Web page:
Wearing a suit doesn’t mean having to put on a tie. It also doesn’t mean going to work. A friend of mine who wears a uniform to work everyday always says to me, “Man, I’d love to have a great fitting suit, but I’d never have a chance to wear it.” I think it’s fairly common for guys to think of suits strictly in terms of workwear or formalwear. But a suit—and especially a khaki cotton suit—can easily break out of that mold. Here’s a more casual approach to wearing a khaki suit.
There are a lot of choices for men looking for a khaki cotton suit. When I was shopping for one I considered a few options, including a Ludlow from J.Crew and the Brooks Brothers poplin suits. I was looking for a classic khaki color, however, and the current collections at J.Crew, Brooks Brothers, or elsewhere weren’t quite hitting the mark for me. I ended up going choosing Brooks Brothers because a fabric swatch from their Suiting Essentials book was exactly the color I wanted.
If you’re not familiar with Suiting Essentials, it is a program that’s a definite step up from off the rack but not quite made to measure. I suppose I’d call it Custom Off the Rack. Without going into too much detail, you choose your fabric, a few basic options like the jacket lining, for example, and the Brooks Brothers style and fit you prefer. It’s a chance to get a more customized, better fitting suit for basically the same price as one you’d buy off the rack in the store. Compared to the cotton suits available from other brands, you can really feel the difference here. I am extremely happy with the quality of this suit and would definitely recommend trying this program to anybody interested in an entry level custom suiting option.
Just a quick word on the brand. I think Brooks Brothers gets a bit of a bad rap among a lot of younger men these days. To the point where the brand is written off and not even considered as an option. Brooks Brothers is what their fathers and grandfathers wore and has a more conservative fit off the rack than what a lot of guys are looking for right now. I wouldn’t disagree with either of those sentiments, especially when it comes to fit. And a great look is definitely all about great fit.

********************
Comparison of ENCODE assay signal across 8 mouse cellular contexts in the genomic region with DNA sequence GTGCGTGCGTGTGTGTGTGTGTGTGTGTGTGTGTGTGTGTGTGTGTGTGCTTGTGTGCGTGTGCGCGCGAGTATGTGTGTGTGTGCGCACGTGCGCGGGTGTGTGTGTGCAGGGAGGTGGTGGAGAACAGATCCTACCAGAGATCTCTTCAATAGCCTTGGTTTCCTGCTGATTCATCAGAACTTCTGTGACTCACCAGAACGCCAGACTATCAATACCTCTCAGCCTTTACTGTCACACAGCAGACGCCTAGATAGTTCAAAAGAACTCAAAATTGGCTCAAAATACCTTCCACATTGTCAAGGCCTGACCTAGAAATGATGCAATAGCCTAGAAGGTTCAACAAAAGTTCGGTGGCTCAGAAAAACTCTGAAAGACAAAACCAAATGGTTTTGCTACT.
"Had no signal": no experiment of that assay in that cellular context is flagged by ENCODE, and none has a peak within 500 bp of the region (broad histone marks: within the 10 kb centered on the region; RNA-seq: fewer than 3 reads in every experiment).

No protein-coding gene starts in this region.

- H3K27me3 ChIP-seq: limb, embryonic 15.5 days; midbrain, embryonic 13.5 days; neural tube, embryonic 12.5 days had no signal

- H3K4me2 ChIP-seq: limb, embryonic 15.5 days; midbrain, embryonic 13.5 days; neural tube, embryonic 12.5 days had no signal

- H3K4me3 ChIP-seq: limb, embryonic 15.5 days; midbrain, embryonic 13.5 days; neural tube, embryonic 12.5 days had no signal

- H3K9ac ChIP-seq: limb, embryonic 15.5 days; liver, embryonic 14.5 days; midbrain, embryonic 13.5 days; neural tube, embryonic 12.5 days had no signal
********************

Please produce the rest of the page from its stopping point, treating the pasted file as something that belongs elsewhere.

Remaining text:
Having said that, my suit is a Fitzgerald fit. Since I prefer a slim fit I thought I’d be more of a Milano man but the Fitzgerald jacket fits absolutely perfectly and had more of the cut I was looking for. No alterations required. The pants, however, did need a little bit of work. For my style, they were too wide in the leg all the way around. I get all of my pants hemmed and most of them tapered so I’ve come to know fairly specifically what I’m looking for in terms of the width at the thigh, knee, and leg opening. At that point, it was just a matter of giving the tailor my measurements. (If you order through Brooks Brothers hemming is free though tapering ran me about $25.)
Bonus tip: If you don’t know what specific measurements you like, just bring a pair of pants that fit the way you want and have your tailor measure them so he or she knows what to do. I don’t know why you’d buy off the rack at Brooks Brothers—unless, of course, you need something in a pinch—when you can get a more custom garment for pretty much the same price.
So why go through that trouble? Honestly, if you really want your clothes to fit well, visiting an accomplished tailor is essential. Otherwise, unless you are extremely fortunate to find a brand that nails your fit, you’re going to be playing with the hand you’ve been dealt.
This Look: Khaki poplin suit by Brooks Brothers (Suiting Essentials) – Navy gingham shirt by Express – Brown leather plaque belt by J.Crew – Yellow pocket round by Quinntessential Gentleman Handmade (similar here) – Brown suede penny loafers by To Boot New York – Sunglasses by Ray-Ban (Clubmaster)
He Spoke Style
Photography by Rob McIver Photo.